Of course the court case in California will continue up the legal ladder for awhile.  In the meantime similar lawsuits are starting in New York, Connecticut, Oregon and New Jersey.  See what one person with deep pockets can do?

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3 thoughts on “Millionaires and Images

  1. Unfortunately in education we are almost always faced with subjective information. Teachers are not apples Like anyone they have good days and bad. Additionally, what one student may find negative another would love. My humor in the classroom was proof of that.

    The question isn’t about the teacher being bad or good, the question is; are we doing good for each student each day?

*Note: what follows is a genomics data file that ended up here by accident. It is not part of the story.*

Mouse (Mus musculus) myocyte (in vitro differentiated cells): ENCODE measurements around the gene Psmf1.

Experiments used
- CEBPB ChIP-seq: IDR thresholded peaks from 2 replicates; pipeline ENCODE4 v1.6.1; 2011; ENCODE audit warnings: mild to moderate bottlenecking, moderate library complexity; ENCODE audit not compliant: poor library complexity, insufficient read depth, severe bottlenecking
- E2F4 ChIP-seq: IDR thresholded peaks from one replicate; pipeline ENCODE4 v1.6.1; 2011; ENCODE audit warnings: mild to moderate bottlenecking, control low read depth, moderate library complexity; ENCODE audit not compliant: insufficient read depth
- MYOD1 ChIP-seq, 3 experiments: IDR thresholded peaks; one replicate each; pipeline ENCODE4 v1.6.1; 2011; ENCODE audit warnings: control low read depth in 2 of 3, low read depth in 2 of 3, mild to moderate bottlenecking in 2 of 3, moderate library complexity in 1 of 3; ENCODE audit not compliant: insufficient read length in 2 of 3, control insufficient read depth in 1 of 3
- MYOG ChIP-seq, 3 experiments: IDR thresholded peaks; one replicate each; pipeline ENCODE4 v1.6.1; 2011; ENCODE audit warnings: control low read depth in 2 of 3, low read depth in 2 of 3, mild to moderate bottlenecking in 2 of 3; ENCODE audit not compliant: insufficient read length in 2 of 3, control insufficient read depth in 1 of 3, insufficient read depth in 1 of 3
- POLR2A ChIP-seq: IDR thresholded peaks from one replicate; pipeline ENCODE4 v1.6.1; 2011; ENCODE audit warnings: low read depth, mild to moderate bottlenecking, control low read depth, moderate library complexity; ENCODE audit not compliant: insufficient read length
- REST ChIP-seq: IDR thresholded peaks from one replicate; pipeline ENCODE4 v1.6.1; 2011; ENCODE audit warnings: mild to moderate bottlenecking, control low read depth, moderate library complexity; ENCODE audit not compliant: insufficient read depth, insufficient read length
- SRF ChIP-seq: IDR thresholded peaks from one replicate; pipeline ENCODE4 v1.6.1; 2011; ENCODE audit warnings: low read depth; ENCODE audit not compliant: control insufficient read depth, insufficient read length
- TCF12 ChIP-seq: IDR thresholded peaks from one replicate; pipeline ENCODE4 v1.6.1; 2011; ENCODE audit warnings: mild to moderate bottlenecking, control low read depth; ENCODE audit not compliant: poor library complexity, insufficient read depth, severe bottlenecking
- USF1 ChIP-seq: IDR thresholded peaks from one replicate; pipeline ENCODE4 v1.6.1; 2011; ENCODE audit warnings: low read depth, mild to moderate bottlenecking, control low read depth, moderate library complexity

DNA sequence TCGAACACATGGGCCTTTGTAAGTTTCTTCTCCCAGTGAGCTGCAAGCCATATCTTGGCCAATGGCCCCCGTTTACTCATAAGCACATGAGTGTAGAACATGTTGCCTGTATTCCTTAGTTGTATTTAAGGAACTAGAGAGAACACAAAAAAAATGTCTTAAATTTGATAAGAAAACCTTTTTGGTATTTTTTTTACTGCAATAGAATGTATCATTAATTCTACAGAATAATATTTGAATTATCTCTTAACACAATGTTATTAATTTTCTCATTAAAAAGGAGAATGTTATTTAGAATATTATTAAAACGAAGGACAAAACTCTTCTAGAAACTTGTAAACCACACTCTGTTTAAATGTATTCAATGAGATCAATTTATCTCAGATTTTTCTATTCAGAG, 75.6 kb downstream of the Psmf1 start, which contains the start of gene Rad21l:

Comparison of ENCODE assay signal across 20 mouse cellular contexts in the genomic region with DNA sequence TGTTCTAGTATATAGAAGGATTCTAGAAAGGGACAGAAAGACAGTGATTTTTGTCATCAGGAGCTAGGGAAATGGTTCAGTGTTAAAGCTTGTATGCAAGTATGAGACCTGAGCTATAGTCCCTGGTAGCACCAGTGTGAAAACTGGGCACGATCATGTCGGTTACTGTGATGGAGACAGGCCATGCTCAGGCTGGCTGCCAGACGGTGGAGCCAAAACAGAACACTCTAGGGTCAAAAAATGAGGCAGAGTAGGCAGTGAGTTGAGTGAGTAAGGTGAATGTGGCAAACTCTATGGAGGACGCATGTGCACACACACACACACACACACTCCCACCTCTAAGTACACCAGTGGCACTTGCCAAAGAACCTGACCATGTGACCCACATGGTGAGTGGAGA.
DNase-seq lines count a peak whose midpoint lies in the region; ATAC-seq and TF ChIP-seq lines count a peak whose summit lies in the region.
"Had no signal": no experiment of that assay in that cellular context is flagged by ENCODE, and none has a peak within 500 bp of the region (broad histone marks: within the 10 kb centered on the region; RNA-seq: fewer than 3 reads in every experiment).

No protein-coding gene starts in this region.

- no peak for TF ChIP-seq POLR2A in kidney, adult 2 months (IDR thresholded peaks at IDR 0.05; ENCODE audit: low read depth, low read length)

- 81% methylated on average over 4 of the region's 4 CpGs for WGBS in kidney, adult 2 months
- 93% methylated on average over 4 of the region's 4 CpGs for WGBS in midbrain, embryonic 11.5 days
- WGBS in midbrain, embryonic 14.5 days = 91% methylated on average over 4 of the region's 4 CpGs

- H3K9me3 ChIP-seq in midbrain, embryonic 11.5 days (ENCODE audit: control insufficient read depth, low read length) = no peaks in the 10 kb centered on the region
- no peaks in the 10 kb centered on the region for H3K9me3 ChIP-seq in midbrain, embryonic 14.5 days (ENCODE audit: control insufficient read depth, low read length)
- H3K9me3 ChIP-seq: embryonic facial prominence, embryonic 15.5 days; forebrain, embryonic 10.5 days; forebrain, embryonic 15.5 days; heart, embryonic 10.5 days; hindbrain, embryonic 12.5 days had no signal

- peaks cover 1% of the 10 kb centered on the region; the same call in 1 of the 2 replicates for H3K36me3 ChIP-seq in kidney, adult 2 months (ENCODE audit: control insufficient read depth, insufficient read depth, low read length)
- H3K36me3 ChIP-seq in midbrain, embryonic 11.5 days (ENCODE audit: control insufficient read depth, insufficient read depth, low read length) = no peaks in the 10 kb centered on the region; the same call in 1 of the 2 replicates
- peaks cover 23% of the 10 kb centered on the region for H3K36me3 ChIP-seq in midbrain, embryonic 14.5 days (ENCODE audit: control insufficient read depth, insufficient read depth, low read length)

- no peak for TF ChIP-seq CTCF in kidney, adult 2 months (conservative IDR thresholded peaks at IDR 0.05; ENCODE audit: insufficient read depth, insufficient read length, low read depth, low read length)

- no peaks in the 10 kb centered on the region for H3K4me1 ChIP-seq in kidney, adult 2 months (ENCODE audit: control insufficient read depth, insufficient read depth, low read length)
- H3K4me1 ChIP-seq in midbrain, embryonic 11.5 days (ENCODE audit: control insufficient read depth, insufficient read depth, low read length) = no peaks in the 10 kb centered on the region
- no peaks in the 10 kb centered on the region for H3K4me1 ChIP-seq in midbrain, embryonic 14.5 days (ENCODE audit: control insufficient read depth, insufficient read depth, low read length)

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  2. It is remarkable that in business, government, and even sports firing a “bad apple” is remarkably difficult, and no newspaper reader would be surprised to hear that a 4-5 year court battle is involved. Yet the ‘Amerimediacrats’ seem to want “bad apples” fired instantly. Even more remarkable is that for specific legal causes, any teacher can be told to leave the building and not return WITHIN AN HOUR of specific charges of many kinds being levied…even if those charges later prove false. What is more, ANY felony, even an old one in another state can end any teachers career FOREVER, without any available recourse, just as soon as it is unearthed. This included one of the best teacher aides I ever hired who was dogged by a marijuana indiscretion three states east of here….